New technique monitors vital signs
Autonomous drone cameras have been trialed for several years to detect signs of life in disaster zones. Now, in a world first study, researchers from Adelaide and Iraq have taken this a step further.
Using a new technique to monitor vital signs remotely, engineers from the University of South Australia and Middle Technical University in Baghdad have designed a computer vision system which can distinguish survivors from deceased bodies from 4-8 metres away.
As long as the upper torso of a human body is visible, the cameras can pick up the tiny movements in the chest cavity, that indicate a heartbeat and breathing rate. Unlike previous studies, the system doesn’t rely on skin colour changes or body temperature.
The breakthrough is a more accurate means of detecting signs of life, the researchers say.
UniSA Professor Javaan Chahl and Dr Ali Al-Naji, the study leaders, made global headlines in 2017 when they showed for the first time that a camera on a drone could measure heart and respiratory rates.
At the time, their technique was based on detecting changes in human skin tone and the camera needed to be within three metres of the person. The technique was also limited to one pose where the subject stood in front of the drone, not lying prone as it would be in a disaster zone.
Other techniques using thermal cameras can only detect signs of life where there is a contrast between the body temperature and the background, making this difficult in warm environments. Thermal cameras are also unreliable where people are wearing insulated clothing.
“This study, based on cardiopulmonary motion, is the first of its type and was performed using eight people (four of each gender) and a mannequin, all lying on the ground in different poses,” Prof Chahl says.
“Videos were taken of the subjects in daylight, up to eight metres away, and in relatively low wind conditions for one minute at a time, with the cameras successfully distinguishing between the live bodies and the mannequin.”
Prof Chahl says the technology could be used to monitor for signs of life where time is critical, helping first responders in their search to find survivors in disaster zones.
“This system would be ideal for many situations, including earthquakes and floods, nuclear disasters such as Fukushima, chemical explosions, bio attacks, mass shootings, combat search and rescue or where a plane has crashed in a remote area.”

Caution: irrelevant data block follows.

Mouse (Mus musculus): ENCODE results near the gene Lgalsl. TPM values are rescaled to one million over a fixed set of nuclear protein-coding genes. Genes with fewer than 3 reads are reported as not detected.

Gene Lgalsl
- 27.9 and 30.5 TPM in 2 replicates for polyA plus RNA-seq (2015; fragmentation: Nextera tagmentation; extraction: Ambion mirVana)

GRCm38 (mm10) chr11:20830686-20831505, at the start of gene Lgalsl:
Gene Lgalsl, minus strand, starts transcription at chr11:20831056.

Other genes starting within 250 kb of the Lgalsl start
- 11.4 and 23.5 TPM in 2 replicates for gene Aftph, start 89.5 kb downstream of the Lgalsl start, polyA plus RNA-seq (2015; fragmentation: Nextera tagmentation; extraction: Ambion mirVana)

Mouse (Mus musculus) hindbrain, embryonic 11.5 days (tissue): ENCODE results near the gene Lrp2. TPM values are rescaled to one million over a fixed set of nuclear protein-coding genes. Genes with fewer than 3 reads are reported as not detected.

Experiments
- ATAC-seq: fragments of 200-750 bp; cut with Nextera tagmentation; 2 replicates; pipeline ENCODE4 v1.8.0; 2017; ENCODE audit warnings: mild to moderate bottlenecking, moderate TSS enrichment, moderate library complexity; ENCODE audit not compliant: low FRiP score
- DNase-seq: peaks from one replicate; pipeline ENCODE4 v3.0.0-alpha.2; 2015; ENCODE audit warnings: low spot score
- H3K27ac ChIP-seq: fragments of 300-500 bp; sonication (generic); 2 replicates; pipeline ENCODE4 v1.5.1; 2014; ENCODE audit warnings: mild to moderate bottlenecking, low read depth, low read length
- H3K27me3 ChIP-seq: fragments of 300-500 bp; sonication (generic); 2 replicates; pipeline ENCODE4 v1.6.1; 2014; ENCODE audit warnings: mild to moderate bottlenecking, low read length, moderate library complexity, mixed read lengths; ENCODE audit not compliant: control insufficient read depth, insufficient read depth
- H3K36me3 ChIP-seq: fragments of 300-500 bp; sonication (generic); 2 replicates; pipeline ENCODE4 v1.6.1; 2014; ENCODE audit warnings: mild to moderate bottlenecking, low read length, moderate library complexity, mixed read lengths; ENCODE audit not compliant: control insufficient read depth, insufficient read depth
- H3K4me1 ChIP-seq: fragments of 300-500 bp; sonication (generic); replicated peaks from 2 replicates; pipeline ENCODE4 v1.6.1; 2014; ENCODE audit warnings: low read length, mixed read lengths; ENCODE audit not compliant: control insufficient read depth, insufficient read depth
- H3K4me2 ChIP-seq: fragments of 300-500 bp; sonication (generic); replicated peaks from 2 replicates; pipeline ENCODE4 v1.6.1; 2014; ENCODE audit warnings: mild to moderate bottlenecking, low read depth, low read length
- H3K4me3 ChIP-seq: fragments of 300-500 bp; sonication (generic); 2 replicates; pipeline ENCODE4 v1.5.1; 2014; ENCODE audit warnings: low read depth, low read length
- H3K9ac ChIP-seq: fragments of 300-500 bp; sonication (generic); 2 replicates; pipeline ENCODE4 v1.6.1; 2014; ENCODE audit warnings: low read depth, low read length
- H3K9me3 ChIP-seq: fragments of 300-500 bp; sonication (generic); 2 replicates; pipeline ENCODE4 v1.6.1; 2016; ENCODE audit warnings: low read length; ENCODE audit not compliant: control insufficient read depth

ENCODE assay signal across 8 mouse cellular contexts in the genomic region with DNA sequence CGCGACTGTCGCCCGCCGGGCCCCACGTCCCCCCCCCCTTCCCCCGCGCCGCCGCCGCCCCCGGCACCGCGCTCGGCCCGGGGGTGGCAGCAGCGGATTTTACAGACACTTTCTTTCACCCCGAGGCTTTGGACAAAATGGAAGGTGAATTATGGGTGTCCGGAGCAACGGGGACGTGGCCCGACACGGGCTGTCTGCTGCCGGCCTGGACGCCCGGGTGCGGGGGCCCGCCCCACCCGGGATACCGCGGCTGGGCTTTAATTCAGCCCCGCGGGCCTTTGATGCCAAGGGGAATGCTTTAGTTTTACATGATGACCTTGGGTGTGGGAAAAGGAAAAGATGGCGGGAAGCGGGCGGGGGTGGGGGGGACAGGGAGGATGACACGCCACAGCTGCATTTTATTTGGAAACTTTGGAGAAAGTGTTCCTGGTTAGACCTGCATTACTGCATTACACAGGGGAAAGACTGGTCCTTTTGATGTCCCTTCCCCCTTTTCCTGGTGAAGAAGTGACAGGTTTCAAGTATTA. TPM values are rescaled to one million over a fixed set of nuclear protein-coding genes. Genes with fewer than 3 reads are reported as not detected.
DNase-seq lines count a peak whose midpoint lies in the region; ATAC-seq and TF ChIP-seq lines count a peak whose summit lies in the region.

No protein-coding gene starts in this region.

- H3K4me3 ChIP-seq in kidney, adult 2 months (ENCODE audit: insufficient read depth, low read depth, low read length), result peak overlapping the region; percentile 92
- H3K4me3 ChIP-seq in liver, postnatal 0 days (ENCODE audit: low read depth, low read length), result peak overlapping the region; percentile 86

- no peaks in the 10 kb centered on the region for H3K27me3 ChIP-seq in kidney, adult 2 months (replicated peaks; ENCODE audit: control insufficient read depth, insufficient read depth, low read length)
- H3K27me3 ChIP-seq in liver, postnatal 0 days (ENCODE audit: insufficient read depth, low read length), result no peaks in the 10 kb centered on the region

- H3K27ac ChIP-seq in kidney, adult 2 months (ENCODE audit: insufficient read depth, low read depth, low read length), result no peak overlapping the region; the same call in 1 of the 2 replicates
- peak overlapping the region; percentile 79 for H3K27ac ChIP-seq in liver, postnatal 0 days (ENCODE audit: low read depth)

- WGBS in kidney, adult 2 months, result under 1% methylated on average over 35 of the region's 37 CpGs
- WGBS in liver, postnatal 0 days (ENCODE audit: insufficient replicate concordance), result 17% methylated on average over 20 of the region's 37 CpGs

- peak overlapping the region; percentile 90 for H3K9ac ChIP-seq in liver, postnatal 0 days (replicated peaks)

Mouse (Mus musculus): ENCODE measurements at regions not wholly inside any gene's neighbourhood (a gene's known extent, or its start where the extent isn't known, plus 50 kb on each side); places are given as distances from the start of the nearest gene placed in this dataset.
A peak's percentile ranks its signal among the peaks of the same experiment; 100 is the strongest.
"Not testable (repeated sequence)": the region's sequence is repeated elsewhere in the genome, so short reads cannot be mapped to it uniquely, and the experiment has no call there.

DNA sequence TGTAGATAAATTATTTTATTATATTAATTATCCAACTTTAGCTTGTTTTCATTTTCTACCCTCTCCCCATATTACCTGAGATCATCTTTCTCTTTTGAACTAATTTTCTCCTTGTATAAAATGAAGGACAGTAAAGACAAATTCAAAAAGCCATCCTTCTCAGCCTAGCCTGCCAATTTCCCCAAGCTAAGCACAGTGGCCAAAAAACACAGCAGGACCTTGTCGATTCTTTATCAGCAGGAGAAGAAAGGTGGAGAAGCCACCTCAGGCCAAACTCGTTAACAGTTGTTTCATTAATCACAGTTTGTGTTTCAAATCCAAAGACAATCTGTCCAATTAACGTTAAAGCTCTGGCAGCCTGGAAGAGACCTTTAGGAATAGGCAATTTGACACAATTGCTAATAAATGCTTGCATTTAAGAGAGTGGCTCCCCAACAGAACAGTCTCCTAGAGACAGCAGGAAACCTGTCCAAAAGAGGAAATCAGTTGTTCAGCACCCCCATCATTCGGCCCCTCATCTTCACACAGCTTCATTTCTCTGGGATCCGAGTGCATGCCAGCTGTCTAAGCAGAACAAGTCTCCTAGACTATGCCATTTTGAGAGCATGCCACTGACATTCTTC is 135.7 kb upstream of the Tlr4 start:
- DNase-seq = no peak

Current ground-based operations for rescuing survivors in disaster zones include using rescue robots and rescue dogs, which are expensive and hampered by restricted access.
He says the motion-based system needs additional testing in adverse weather conditions and to ensure accurate readings when bodies are partially obscured.
The Latest on: Monitoring vital signs remotely
via Google News
The Latest on: Monitoring vital signs remotely
- Increasing Prevalence of Chronic Diseases Set to Propel Growth in Remote Patient Monitoring Devices Market: TMRon October 7, 2020 at 7:50 am
From 2020 to 2030, the global remote patient monitoring devices market will record a stellar growth rate of about 12.5%, compounded annually. It will add notably to market worth. It is pertinent to ...
- Mayo Clinic using remote patient monitoring to help patients recover at homeon October 6, 2020 at 4:42 pm
Mayo Clinic Hospitals are using technology to make sure those fighting coronavirus at home have some extra oversight from heath care professionals ...
- Mayo Clinic details remote monitoring program for COVID-19 patientson October 6, 2020 at 4:23 pm
A program originally created to help monitor patients with chronic conditions from home, is doing the same for Mayo Clinic patients diagnosed with COVID-19. It's called Remote Patient Monitoring (RPM) ...
- Dog-like robot measures patients’ vital signs remotelyon September 24, 2020 at 4:53 am
A mobile robotic platform that takes contact-free measurements of patients’ vital signs could help reduce healthcare workers’ exposure to COVID-19 ...
- Dog-like robot could remotely measure vital signs of COVID-19 patientson September 14, 2020 at 10:43 pm
(CNN) – A new type of dog-like robot could gather vital information ... monitor patients in their hospital rooms so busy doctors can check in on them virtually. Though six signs supporting ...
- Dog-like robot could remotely measure vital signs of COVID-19 patientson September 14, 2020 at 11:24 am
(CNN) – A new type of dog-like robot could gather vital information from COVID-19 patients remotely ... other monochrome cameras to get the vital signs without a doctor present.
- Scientists here develop smart mask to monitor vital signson September 10, 2020 at 2:11 pm
Local scientists have developed an integrated monitoring system that can be easily attached to any face mask in order to monitor the wearer for health indicators associated with Covid-19.
- Vital Signs Monitoring Devices Market - Global Analysis, Recent Trends, Size, Top Players and Share Estimation by 2027on September 8, 2020 at 6:03 pm
The MarketWatch News Department was not involved in the creation of this content. Sep 09, 2020 (The Expresswire) -- The global 'Vital Signs Monitoring Devices market' is expected to gain momentum ...
via Bing News